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Sunday, October 12, 2008

The Day That No One Died (7)

Read parts one, two, three, four, five, and six.
* * *

Choosing the slightly more conservative option, Daryl walked pseudo-calmly into the main entrance and up to the information desk. "Excuse me, could you tell--"
"I'll be with you in one moment, sir," the nasally blue-haired reception with the phone implanted in her ear said as she turned rudely away from him.

Prancing impatiently as he waited, Daryl spent a few moments observing the people coming and going. People of all shapes and sizes, seemingly from all walks of life. Young and old. Short and tall. Black and white. Large and small. Men, women, and children huddled into every corner of the hospital lobby, up and down the halls, lining the walls.

Reapproaching the desk, Daryl tried again. "Excuse me, ma'am, I really--"

With a glaring look and a raised index finger, old blue hair stopped Daryl in his mid-sentence. If looks could kill, Daryl would quickly need rushed downstairs to the morgue. "Right back atcha, granny," Daryl said, abandoning any hope of assistance as he turned and walked slowly through the lobby, one eye on the overhead signs directing him from department to department and the other eye on the crowd of gathered citizens.

On his left he passed a man slumped against the wall, clutching his arm, dried blood caked to his sleeve. On his right, a mother with the worried look of fear in her eyes cradled a young child who seemed completely unaware of her surroundings. Up ahead, the deserted gift shop.

Here a vagabond passed out in a chair, their man calming his increasingly expectant pregnant wife. As Daryl approached the gift shop, Daryl noticed that it was not abandoned, after all. Waiting patients had crowded into the tiny gift shop, sitting on the floor in the aisles, looking like the condemned waiting to be called to their execution.

Daryl picked up the pace -- as much as possible in the crowded corridor -- and pressed on for the records room. The crowd of people seeking medical attention, rather than thinning out as Daryl went, seemed to get thicker. There was definitely something up, and Daryl intended to get to the bottom of it.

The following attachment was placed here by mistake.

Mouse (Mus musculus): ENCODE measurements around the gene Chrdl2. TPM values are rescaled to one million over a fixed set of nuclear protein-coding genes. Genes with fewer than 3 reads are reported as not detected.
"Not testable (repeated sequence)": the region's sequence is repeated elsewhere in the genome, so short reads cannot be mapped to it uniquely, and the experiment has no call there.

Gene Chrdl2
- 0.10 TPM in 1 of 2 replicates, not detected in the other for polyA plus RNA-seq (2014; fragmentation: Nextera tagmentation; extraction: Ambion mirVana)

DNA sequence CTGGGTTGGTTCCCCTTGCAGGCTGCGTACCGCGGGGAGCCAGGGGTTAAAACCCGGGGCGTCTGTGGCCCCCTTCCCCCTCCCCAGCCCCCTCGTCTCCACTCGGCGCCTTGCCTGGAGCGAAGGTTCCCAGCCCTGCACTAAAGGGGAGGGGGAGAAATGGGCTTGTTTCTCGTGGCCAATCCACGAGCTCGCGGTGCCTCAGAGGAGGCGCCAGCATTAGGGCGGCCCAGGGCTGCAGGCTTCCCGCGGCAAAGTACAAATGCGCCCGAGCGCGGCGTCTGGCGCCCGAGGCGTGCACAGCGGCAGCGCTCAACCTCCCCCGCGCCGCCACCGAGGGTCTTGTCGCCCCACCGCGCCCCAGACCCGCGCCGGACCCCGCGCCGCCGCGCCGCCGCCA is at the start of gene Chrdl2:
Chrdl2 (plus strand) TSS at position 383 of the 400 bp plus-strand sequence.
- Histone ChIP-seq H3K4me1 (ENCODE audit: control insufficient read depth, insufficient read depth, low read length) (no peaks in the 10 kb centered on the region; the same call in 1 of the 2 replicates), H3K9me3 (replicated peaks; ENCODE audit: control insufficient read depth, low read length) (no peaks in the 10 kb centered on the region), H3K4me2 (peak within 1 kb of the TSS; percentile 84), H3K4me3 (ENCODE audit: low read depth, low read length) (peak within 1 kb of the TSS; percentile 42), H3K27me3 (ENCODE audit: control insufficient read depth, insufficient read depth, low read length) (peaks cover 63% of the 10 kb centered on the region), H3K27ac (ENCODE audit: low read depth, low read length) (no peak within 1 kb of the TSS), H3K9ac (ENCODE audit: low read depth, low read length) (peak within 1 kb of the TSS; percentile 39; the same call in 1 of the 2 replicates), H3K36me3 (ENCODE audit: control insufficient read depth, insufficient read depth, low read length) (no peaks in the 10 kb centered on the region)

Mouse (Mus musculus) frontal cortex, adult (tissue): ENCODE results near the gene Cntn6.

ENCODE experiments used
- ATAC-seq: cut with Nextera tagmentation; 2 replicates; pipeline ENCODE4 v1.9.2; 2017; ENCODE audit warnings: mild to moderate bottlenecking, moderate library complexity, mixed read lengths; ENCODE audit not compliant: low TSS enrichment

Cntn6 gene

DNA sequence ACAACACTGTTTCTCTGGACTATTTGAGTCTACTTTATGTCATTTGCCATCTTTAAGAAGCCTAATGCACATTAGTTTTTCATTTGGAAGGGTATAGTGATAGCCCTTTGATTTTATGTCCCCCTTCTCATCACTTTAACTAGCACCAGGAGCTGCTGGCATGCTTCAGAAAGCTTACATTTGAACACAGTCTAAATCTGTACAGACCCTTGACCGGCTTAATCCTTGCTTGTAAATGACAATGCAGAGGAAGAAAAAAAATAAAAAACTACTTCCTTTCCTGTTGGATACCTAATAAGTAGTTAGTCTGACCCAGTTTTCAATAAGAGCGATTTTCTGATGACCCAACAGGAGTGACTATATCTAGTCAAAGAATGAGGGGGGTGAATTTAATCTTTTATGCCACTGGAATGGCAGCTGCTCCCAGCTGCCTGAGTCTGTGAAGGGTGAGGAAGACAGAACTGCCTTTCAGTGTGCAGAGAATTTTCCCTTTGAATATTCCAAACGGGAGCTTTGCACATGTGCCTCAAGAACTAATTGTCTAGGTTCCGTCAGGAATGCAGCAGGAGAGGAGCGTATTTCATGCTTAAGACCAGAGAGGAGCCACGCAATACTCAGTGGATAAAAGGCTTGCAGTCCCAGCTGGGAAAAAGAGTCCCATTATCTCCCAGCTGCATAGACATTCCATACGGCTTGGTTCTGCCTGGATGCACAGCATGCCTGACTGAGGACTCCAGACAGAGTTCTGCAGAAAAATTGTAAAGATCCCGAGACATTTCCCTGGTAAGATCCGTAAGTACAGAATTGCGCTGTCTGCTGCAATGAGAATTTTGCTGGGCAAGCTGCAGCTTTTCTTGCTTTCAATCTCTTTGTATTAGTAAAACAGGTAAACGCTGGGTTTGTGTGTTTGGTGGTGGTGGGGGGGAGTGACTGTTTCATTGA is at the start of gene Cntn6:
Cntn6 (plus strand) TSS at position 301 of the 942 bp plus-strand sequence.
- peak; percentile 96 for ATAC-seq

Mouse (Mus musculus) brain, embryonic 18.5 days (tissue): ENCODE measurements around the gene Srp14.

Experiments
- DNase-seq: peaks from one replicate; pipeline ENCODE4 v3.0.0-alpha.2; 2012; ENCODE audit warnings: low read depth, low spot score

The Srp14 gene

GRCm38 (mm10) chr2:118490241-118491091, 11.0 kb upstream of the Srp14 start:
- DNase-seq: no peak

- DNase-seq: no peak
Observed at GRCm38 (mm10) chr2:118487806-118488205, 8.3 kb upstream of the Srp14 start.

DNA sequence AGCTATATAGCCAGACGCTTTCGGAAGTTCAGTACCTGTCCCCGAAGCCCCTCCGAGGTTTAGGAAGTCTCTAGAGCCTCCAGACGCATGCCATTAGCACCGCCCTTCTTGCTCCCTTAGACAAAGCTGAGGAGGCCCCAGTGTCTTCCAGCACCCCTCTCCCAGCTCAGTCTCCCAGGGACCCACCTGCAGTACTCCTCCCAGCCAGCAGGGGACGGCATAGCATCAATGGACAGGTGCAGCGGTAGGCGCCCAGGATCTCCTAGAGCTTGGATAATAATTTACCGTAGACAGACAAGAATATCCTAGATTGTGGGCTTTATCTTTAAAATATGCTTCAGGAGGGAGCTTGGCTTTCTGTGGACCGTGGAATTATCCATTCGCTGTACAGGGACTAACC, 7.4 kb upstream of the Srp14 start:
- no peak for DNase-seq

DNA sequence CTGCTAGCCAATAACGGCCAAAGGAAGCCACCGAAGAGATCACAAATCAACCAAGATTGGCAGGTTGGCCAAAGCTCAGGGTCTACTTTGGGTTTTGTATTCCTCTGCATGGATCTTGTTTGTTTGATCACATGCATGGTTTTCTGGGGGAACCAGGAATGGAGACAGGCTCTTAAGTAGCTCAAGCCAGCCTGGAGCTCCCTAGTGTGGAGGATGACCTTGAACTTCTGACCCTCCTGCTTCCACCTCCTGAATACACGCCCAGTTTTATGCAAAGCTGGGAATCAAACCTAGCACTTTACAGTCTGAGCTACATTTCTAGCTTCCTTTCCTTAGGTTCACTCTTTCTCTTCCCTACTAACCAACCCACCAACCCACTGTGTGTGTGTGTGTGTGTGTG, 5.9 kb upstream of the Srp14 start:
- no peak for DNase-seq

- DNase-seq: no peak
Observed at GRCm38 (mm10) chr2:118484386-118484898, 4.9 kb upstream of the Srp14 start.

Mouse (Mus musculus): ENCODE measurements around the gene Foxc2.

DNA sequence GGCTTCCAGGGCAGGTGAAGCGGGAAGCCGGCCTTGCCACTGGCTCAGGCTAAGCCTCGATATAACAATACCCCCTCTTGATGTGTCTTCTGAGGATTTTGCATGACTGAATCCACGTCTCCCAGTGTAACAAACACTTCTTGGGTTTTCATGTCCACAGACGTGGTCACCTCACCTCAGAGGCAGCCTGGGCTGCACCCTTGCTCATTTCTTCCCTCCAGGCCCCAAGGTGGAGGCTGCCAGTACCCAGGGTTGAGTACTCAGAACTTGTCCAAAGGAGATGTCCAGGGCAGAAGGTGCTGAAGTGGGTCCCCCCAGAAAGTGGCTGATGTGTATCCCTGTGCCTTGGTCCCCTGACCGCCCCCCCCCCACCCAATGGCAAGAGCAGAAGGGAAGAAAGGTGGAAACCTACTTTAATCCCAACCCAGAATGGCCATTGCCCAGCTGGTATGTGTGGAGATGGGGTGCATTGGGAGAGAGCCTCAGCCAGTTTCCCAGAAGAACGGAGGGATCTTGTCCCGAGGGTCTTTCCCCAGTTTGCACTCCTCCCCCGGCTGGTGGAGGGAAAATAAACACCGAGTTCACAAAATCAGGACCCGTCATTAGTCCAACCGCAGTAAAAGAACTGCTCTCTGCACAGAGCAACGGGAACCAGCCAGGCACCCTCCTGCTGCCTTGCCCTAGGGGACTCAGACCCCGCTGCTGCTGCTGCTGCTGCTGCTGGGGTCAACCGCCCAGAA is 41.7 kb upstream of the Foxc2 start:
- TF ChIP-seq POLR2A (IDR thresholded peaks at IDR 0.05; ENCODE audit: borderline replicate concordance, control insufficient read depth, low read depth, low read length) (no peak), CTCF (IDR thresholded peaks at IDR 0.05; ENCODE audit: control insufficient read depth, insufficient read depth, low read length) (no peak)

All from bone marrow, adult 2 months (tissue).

"Ain't no gettin' ahead here, buddy. You wait yer turn in the back jes like ever'one else," a greasy looking homeless man said to Daryl as he pushed his way through.

"Excuse me," Daryl replied as politely as he could muster.

"I said," the vagabond continued, throwing his right hand up against Daryl's chest, attempting to block his progress. Lowering his voice to a near whisper, he continued, "I said, wait yer turn in the back of the line, jes like ever'one else."

"Two things, old man," Daryl began, narrowing his eyes and dropping his voice to a whisper as well. "One: I'm not here for medical help, so you don't have to worry about losing your place in line." Daryl paused for effect, giving the man the opportunity to remove his arm. When he didn't, Daryl continued, "Two: If you don't remove your hand from me immediately, you will have to worry about losing it."

The man stared back at Daryl as if daring him to make good on his threat. Daryl stared back at the man, shaken, nervous, shocked with himself for even thinking of such a thing. Daryl had never been a fighter, and wasn't sure he was prepared to begin his fighting career in a crowded hospital corridor with a homeless waif who smelled like he needed a bath more than medical attention.

As Daryl began to raise his arm, prepared to at least appear as if we would make good on his threat, the homeless dropped his, turned, and left the line altogether. Surprised at the man's sudden change, Daryl stared after him before moving on.

Moving slowly through the crowded corridor, uncertain where the records room was located, Daryl spotted what appeared to be an orderly, and asked, "Could you please tell me where I'll find the records room?"

"Turn around," the young orderly said.

"Excuse me?"

"Turn around," he repeated. "It's right behind you."

Hesitating, Daryl slowly turned on his heels and stared into the open records room. "Thank you," he said to the vanished orderly as he turned back around. "Go figure."

Daryl moved quickly into the waiting room, the first place he'd seen inside the entire hospital thus far that was packed wall to wall with attention seeking patients. Looking over his shoulder as he entered, Daryl pushed the open door closed behind him. "If there's anything in here, I'm going to find it," he said to himself. It'll find you, Joe, the words of Charlie Coulton rang in his head. It'll find you.

* * *

Daryl had rifled through shelf after shelf of medical records and files, looking for some kind of explanation in the few moments he had alone in the records room. It wasn't long before anxiety got the best of him and paranoia kept telling him that someone was watching him from the corridor. In the interest of caution, Daryl had then grabbed a stack of file folders from the small work station inside the room and made a hasty retreat to his car.

Where he now sat quietly, head leaned back on the seat, wondering what had just happened. Wondering where all the people had come from. Wondering why they were packed into the hospital corridor like so many sardines. Wondering, he fell asleep.
To be continued ...

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